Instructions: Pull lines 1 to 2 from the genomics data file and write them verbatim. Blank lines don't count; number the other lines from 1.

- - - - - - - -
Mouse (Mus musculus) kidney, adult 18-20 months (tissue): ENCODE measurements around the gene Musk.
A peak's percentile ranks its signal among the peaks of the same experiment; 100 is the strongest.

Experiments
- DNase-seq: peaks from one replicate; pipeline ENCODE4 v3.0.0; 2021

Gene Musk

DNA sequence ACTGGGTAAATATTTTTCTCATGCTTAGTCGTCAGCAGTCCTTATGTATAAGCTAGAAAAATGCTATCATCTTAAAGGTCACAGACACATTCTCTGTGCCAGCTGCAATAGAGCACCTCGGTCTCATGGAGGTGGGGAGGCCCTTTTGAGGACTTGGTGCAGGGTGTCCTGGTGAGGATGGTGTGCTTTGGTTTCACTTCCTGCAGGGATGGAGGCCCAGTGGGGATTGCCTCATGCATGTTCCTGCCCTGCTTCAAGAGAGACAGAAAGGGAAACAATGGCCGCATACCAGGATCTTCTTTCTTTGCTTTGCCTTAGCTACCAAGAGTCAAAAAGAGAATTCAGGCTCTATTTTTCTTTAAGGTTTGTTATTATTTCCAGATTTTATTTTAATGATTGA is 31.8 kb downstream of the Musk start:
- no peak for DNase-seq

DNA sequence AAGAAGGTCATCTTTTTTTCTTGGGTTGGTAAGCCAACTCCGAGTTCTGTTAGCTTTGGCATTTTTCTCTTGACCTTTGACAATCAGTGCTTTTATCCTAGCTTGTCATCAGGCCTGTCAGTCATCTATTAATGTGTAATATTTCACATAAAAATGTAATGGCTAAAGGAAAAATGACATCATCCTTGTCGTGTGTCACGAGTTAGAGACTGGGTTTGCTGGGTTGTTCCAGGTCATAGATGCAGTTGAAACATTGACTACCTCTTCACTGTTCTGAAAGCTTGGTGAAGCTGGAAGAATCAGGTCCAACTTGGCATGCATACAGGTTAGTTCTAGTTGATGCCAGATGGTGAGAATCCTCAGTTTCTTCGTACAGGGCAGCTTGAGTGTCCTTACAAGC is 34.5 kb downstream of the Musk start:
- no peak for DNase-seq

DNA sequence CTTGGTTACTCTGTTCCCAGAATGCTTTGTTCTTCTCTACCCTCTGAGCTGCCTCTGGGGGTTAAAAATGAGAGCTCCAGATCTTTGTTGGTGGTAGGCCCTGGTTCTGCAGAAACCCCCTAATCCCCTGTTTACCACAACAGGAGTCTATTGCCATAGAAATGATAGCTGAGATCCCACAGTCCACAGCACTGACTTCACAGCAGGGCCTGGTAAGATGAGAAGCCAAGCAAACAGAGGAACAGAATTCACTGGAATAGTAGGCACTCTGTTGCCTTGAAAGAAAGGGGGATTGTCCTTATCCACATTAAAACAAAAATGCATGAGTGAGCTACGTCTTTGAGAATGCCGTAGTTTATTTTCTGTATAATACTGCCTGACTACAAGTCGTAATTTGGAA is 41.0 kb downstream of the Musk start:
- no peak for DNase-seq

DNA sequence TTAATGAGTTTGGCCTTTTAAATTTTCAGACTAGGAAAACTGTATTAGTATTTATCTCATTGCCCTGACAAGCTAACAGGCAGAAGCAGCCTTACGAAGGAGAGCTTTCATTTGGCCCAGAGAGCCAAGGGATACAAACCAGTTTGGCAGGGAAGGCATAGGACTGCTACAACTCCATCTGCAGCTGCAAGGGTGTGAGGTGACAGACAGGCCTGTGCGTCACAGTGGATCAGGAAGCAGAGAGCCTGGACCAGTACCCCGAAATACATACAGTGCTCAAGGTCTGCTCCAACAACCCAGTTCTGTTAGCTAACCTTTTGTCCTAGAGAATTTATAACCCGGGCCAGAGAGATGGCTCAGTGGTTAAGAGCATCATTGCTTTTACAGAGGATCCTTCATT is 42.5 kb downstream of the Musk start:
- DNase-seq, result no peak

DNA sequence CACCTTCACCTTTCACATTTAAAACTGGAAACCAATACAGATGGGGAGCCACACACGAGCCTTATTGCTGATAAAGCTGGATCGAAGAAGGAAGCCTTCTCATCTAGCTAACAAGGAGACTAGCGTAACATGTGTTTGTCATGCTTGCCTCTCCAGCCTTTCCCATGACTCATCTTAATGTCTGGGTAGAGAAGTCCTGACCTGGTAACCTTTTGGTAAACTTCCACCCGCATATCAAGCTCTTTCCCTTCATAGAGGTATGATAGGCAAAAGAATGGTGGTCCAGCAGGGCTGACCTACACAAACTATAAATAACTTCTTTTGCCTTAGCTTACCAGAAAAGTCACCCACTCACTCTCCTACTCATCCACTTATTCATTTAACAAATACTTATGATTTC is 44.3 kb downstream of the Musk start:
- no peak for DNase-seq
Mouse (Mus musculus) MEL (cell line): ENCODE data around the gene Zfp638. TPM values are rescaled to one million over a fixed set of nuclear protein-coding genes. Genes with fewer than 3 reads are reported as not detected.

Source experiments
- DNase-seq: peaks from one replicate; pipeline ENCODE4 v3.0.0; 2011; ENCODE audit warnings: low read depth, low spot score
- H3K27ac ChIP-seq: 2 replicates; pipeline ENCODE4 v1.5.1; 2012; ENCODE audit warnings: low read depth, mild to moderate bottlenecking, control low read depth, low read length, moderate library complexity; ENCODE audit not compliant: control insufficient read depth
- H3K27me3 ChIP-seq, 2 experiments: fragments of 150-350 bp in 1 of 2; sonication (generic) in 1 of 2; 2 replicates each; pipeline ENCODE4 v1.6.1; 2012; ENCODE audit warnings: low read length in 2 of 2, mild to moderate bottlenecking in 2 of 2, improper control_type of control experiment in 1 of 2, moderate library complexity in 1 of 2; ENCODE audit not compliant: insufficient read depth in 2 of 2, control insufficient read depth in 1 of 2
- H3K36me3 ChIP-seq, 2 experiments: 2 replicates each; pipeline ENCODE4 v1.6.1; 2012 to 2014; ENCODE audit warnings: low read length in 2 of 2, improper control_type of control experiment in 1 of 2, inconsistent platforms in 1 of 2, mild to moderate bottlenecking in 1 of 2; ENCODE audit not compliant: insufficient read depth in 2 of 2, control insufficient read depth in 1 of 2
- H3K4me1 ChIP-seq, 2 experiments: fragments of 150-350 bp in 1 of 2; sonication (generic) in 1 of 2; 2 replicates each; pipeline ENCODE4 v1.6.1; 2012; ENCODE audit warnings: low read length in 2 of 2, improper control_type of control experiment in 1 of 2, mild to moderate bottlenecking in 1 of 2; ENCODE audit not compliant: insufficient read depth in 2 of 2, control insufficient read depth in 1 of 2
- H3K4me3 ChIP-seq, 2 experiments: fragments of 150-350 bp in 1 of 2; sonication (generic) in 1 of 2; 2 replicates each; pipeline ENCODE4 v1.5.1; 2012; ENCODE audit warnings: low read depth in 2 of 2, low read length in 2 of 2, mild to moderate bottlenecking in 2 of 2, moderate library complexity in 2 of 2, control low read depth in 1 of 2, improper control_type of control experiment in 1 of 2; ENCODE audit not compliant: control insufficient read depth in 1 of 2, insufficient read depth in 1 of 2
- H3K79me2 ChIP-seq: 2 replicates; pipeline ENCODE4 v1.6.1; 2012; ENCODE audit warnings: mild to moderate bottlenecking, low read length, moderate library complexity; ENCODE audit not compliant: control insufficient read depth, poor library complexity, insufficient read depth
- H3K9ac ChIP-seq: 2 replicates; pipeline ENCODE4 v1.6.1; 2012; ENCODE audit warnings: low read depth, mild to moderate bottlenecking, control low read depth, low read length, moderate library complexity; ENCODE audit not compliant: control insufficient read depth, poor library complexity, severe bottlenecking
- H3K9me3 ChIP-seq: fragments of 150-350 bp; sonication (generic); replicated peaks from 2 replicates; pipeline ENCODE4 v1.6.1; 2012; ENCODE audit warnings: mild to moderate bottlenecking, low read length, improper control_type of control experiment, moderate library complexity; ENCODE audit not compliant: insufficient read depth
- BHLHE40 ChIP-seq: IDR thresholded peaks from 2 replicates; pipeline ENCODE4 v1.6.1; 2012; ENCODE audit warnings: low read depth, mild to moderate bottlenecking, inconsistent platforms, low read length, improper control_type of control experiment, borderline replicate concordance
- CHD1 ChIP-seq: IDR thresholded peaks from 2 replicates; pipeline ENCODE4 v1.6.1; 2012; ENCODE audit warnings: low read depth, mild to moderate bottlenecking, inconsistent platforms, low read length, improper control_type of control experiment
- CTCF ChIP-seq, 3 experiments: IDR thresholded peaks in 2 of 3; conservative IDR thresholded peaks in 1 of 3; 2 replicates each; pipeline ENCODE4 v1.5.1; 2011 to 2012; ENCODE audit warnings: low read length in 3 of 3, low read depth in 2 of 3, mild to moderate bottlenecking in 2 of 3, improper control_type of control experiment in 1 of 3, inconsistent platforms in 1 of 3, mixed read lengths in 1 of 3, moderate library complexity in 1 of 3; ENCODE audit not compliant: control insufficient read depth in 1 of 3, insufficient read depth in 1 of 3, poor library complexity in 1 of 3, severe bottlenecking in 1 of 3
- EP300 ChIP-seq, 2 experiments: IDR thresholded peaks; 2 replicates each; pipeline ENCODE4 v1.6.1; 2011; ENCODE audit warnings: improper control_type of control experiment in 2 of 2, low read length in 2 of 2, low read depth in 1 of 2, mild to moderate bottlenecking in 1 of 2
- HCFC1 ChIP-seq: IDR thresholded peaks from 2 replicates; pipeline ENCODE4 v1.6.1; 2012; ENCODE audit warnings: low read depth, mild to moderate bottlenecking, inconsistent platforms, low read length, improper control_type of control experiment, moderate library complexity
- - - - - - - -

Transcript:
Mouse (Mus musculus) kidney, adult 18-20 months (tissue): ENCODE measurements around the gene Musk.
A peak's percentile ranks its signal among the peaks of the same experiment; 100 is the strongest.